By Patrick D. Harmeyer
-- My 9-year-old son Cameron was already an old pro at hunting when we made our annual hunting trip to Pushmataha Plantation in Butler, Ala. He started hunting with me at age 6 and began carrying and shooting a .410 shotgun at 7 years old. Cameron has seen many nice deer taken by hunters in our hunting club and during two previous trips to Alabama.
For his 9th birthday, he requested a deer rifle that would let him "reach out and touch" something at a little longer distance than his .410 shotgun. We bought him a single-shot .223 with a 4x scope. I zeroed the rifle in at 75 yards and told Cameron we might go a little longer if it was a clean shot.
On his first hunt this year at our club's lease, he made his first kill -- a fat cottontail at 25 yards. We celebrated that rabbit just like it was a trophy buck. He was now ready to shoot his deer. When I say he was ready, I'm telling you, he would not let me go hunting without him. He was determined to shoot his first deer this year. We made several early season hunts without seeing any deer, but he knew that the Pushmataha trip during Thanksgiving week would be better.
Cameron enjoys being in the woods and seeing all the different critters. But like any 9-year-old, he needs some help being quiet and sitting still. We bring a portable DVD player and headphones with us to the stand, and he can stay entertained while waiting for some action.
The stands at Pushmataha are 2-man shooting houses and work out well for us. Cameron knows to wait until the sun is high enough that the glow from the DVD player doesn't light up the inside of the stand. This way, he can hunt as long as he wants and then watch a movie to pass the time.
On this particular trip, we were traveling with my hunting buddy, Danny, and his son Daniel. We were meeting another friend, Scott from Georgia, and his son C.J. This father and son hunt has turned into an annual tradition and usually means meat in the freezer. Upon our arrival in Butler, we unloaded our gear, ate lunch and were ready for the evening hunt.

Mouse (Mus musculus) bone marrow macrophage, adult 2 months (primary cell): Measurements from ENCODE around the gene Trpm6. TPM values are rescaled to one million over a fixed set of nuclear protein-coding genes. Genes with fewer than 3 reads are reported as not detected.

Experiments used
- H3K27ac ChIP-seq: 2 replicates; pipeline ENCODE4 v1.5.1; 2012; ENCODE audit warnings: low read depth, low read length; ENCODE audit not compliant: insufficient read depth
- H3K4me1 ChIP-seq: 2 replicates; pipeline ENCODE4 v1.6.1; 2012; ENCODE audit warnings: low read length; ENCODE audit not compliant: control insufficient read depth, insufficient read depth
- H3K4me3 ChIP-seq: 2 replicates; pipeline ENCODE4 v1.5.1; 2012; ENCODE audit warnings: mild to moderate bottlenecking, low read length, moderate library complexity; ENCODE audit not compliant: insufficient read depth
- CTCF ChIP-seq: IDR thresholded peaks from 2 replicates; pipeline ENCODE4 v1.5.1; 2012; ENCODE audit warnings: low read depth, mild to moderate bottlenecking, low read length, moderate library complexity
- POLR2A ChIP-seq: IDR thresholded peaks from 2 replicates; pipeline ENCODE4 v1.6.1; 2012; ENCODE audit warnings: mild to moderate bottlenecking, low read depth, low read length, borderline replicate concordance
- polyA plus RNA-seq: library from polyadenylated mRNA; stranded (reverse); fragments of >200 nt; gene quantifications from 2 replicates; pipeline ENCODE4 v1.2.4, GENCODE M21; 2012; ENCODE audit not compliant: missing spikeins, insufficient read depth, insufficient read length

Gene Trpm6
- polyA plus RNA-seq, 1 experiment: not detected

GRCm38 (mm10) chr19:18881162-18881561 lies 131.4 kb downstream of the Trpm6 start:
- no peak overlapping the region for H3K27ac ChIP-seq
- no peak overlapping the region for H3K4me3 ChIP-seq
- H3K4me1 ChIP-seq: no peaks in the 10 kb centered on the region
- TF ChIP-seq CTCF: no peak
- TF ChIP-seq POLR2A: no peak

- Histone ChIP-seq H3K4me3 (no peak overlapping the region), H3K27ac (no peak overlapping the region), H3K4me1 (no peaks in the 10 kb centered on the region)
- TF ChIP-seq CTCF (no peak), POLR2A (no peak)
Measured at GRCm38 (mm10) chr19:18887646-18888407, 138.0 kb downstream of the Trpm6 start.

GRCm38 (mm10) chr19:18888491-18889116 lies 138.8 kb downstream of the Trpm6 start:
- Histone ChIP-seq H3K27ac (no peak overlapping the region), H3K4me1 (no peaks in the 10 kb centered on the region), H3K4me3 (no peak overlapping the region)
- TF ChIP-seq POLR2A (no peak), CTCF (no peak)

The weather was cool and clear, and we knew that by the time the sun set that we were going to need our jackets. Cameron doesn't mind the cold; he bundles up with some Hot Hands and keeps on going.
When we got to the stand and settled in, we knew that it would probably be some time before we would see anything, so we got comfortable and cranked up the movie player. Meanwhile, I pulled out my rangefinder and started scanning the distances at different spots in the food plot.
I pointed out landmarks to Cameron and told him that if a deer came out past those marks then I would shoot it with my .30-06. He agreed with that plan and went back to his movie.
At about 4:45 p.m., a yearling doe emerged from the woods and started feeding in the plot. It was past the landmarks that we agreed upon, but Cameron wanted to shoot anyway. I told him to wait; the deer might come closer to us.
A few moments later, the yearling was joined by a mature doe. Cameron was now getting really antsy. Still, I told him to wait. "Get your gun ready and just scope them out," I instructed. "They are not going anywhere soon, so let's wait a little longer." After about 5 minutes, the two does moved around a little but didn't get any closer.
Cameron was giving me the anxious eyes of any hunter looking for his first deer. So I ranged the older doe at 150 yards and told him to take his time and make a good shot. He clicked off the safety, gripped the rifle well and took a deep breath. I was ready with my rifle to assist, if needed. He fired and the doe fell straight down.
"You Got Her!" I exclaimed as we were hugging and giving high-fives. I asked Cameron how he felt, and he said he was still shaking. When we went down to get his deer, I could see Cameron's shot was a bit high but still good enough to kill the doe.
I was proud of Cameron's shot and the patience and discipline he showed by waiting for a good, clean shot. Additionally, I let him know that even though I had killed six deer in my life, I had never killed one that far out. As we dragged the doe back to the stand, we laughed and cut up about how heavy that doe was. As it turned out, when we got it back to the lodge, it weighed 125 pounds, which was bigger than any doe I had ever taken.
This was an occasion none of us will ever forget. We bloodied his face, took a bunch of pictures and called Mom to tell her about his accomplishment. She told him how proud she was and to be sure to take a shower to get all the blood off before he went to bed.
Part of our celebration included Cameron receiving a Buckmasters' pocketknife from Dad as a symbol of him becoming a real deer hunter.
Patrick D. Harmeyer